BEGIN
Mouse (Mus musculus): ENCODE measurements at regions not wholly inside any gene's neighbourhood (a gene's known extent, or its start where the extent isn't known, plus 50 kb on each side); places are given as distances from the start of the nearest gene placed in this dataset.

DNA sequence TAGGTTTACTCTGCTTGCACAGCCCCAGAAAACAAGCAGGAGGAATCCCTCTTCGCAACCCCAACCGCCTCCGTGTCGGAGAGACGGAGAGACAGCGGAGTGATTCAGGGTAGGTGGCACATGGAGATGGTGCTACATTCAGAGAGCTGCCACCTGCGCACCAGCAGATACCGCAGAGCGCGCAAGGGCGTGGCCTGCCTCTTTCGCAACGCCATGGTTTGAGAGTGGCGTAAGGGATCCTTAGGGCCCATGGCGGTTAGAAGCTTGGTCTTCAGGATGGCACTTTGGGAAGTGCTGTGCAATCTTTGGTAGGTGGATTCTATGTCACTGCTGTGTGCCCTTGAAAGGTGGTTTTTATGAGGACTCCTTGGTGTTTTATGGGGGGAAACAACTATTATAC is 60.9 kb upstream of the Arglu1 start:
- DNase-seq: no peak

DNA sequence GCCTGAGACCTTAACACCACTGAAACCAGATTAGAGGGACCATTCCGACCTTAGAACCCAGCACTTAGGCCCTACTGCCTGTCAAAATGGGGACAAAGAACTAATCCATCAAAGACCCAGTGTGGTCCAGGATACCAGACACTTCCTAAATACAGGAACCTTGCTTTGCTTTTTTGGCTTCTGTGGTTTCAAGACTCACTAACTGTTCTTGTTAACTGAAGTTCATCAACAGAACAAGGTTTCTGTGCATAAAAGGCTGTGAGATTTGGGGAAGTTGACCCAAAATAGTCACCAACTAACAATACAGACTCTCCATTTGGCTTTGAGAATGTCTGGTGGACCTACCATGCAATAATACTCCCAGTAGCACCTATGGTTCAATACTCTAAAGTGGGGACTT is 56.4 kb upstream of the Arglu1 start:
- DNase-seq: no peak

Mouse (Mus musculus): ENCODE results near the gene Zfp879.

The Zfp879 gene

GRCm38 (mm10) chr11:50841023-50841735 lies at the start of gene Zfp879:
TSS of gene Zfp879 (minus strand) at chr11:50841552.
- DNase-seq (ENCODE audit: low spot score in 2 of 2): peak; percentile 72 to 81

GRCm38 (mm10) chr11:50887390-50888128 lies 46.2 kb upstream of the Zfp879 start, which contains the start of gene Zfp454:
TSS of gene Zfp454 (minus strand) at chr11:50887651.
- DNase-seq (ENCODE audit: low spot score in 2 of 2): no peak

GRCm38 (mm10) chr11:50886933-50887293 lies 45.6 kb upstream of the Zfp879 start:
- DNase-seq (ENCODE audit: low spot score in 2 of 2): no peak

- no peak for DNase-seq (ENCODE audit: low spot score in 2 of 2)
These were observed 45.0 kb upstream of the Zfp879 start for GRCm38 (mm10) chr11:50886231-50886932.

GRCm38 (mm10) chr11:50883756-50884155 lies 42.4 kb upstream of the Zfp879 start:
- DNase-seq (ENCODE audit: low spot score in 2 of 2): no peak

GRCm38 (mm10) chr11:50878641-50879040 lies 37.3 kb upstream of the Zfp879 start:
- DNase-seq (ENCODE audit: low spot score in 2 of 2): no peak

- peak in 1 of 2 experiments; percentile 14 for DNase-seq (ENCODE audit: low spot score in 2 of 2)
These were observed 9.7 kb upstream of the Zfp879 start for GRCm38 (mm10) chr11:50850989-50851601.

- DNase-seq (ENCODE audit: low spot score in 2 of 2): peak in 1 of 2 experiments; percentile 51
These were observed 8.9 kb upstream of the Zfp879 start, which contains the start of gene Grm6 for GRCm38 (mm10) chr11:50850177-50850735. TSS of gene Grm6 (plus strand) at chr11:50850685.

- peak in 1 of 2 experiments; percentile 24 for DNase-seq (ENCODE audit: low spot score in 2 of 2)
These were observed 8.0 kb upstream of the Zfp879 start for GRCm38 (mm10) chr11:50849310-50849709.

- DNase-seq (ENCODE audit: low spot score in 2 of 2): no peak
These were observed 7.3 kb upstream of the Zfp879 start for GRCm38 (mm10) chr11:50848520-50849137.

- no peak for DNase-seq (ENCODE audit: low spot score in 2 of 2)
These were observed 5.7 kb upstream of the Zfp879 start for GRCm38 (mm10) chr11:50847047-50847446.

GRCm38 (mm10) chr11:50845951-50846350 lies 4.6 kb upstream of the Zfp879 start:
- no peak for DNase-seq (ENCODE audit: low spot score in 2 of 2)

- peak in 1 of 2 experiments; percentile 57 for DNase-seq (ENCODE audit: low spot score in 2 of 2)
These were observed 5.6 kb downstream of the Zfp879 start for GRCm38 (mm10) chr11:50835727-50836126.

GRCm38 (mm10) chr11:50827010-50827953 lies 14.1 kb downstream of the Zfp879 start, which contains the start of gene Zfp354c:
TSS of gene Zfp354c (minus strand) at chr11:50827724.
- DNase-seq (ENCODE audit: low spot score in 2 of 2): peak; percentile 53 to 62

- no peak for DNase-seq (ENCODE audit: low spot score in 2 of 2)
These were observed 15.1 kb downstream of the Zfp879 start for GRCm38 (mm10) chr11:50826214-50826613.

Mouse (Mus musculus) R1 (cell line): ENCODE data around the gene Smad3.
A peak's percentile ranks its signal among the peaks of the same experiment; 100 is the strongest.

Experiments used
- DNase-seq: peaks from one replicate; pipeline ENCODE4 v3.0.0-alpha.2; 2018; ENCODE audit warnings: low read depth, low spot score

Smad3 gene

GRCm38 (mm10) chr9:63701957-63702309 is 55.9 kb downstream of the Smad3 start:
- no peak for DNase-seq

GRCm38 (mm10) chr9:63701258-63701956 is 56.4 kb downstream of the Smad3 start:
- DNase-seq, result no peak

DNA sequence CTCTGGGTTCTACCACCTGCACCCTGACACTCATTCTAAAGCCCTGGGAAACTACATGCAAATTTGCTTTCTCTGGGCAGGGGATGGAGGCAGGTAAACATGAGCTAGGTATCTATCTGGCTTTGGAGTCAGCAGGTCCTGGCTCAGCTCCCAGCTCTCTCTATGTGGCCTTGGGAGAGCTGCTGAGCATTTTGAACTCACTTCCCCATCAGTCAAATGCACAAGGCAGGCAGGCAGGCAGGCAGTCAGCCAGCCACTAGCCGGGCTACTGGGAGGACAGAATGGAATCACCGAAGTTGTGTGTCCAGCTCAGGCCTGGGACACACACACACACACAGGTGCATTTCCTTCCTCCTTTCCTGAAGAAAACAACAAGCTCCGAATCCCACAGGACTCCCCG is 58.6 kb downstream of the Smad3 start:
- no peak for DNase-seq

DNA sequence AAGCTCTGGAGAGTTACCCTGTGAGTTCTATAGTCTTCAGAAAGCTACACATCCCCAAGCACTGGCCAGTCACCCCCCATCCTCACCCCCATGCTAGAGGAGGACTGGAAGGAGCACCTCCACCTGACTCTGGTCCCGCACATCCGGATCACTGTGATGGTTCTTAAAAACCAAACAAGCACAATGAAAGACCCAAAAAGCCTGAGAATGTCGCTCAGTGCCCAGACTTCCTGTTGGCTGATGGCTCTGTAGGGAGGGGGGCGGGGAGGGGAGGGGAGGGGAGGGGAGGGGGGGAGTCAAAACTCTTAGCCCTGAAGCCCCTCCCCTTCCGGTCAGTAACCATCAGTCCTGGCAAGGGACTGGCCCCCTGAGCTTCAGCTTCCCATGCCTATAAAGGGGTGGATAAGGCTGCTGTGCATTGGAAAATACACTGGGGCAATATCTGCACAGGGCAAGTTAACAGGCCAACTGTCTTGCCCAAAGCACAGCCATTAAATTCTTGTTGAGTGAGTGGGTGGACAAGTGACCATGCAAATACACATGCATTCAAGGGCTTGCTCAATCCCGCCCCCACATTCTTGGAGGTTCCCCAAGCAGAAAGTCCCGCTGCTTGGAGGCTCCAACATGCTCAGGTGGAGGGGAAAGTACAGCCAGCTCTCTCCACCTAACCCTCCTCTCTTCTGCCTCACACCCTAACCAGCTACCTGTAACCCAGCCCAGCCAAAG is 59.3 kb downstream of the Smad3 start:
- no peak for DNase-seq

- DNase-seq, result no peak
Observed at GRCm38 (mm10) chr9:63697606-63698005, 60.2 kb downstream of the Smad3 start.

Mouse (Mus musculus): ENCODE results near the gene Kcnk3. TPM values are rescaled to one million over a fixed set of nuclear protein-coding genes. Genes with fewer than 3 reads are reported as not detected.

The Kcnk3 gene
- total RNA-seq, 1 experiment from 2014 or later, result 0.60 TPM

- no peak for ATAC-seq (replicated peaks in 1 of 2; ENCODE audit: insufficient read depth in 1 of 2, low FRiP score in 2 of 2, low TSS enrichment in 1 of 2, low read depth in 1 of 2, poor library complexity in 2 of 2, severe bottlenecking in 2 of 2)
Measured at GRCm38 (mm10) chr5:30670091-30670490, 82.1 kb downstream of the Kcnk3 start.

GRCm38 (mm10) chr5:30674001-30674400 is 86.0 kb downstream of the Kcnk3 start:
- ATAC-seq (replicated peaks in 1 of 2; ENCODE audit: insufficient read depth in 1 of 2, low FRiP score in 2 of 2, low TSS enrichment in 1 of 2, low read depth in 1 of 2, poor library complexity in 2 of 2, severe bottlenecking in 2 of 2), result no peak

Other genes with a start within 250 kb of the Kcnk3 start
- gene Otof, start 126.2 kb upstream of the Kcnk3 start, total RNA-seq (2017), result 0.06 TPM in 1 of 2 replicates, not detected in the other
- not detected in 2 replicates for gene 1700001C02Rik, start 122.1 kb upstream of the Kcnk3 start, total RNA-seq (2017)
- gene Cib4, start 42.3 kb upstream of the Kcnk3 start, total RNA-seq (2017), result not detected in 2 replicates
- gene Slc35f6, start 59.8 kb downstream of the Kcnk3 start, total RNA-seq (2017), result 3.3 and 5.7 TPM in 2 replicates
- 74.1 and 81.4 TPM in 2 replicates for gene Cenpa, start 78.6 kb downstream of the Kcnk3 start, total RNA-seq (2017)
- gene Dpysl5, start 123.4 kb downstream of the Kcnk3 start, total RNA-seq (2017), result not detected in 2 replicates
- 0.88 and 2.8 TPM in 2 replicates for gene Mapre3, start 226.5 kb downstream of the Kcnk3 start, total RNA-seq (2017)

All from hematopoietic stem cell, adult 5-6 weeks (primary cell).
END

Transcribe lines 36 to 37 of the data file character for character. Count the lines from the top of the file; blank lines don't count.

GRCm38 (mm10) chr11:50827010-50827953 lies 14.1 kb downstream of the Zfp879 start, which contains the start of gene Zfp354c:
TSS of gene Zfp354c (minus strand) at chr11:50827724.